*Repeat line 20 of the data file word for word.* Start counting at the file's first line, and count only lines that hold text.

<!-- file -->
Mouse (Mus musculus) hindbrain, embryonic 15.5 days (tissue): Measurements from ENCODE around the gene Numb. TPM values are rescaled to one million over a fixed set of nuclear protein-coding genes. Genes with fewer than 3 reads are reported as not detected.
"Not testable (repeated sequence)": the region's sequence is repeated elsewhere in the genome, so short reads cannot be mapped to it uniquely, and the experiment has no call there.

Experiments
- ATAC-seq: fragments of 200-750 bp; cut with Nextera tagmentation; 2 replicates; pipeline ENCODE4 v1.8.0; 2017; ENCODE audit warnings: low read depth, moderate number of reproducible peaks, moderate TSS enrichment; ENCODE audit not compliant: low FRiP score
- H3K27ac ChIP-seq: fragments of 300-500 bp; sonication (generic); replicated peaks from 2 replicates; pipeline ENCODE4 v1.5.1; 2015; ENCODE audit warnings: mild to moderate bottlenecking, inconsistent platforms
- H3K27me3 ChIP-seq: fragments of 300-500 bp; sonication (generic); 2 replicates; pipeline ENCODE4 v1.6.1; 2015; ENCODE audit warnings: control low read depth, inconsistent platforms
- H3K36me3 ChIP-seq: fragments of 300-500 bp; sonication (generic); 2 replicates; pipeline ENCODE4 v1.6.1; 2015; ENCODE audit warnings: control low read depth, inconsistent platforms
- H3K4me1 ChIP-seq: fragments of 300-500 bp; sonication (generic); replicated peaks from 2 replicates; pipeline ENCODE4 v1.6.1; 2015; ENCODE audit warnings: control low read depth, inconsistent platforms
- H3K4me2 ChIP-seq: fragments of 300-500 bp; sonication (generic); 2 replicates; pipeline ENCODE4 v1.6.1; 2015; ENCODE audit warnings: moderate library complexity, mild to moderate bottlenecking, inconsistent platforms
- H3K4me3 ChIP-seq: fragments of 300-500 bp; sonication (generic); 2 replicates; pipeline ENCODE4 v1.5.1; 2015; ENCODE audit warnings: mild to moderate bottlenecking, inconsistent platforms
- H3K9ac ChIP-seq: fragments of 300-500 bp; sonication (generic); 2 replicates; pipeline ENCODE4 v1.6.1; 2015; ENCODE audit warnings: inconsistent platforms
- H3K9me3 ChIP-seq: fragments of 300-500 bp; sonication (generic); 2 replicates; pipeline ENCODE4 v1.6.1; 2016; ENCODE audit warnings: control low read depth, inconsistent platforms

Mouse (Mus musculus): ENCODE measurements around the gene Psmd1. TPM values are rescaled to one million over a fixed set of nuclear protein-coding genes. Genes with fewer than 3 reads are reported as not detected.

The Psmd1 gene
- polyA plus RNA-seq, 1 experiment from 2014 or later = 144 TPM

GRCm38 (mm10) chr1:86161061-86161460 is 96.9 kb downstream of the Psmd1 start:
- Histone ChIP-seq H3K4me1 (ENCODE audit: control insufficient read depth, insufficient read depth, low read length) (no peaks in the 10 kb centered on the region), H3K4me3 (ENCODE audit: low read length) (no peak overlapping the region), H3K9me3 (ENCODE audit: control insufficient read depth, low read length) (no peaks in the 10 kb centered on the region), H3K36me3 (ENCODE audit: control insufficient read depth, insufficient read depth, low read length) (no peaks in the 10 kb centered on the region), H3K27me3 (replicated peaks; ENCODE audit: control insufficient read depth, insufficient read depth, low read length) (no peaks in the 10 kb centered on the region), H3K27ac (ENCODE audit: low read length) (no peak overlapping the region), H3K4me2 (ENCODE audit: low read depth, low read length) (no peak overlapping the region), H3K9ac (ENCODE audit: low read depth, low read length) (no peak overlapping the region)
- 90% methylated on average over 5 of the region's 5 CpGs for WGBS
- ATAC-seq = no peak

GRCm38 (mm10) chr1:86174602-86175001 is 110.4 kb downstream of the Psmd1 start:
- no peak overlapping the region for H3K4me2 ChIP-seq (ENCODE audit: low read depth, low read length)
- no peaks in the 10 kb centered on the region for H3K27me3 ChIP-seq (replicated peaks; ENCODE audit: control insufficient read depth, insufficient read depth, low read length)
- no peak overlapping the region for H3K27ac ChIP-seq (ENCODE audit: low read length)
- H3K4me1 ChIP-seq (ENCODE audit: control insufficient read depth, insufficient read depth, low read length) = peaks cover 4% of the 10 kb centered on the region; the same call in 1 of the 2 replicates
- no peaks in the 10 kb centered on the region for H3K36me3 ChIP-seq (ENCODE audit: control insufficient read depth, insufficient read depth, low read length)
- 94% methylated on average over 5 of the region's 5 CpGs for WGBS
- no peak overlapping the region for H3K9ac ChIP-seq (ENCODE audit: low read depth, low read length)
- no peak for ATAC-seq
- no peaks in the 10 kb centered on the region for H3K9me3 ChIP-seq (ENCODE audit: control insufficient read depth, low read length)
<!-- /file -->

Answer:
GRCm38 (mm10) chr1:86174602-86175001 is 110.4 kb downstream of the Psmd1 start: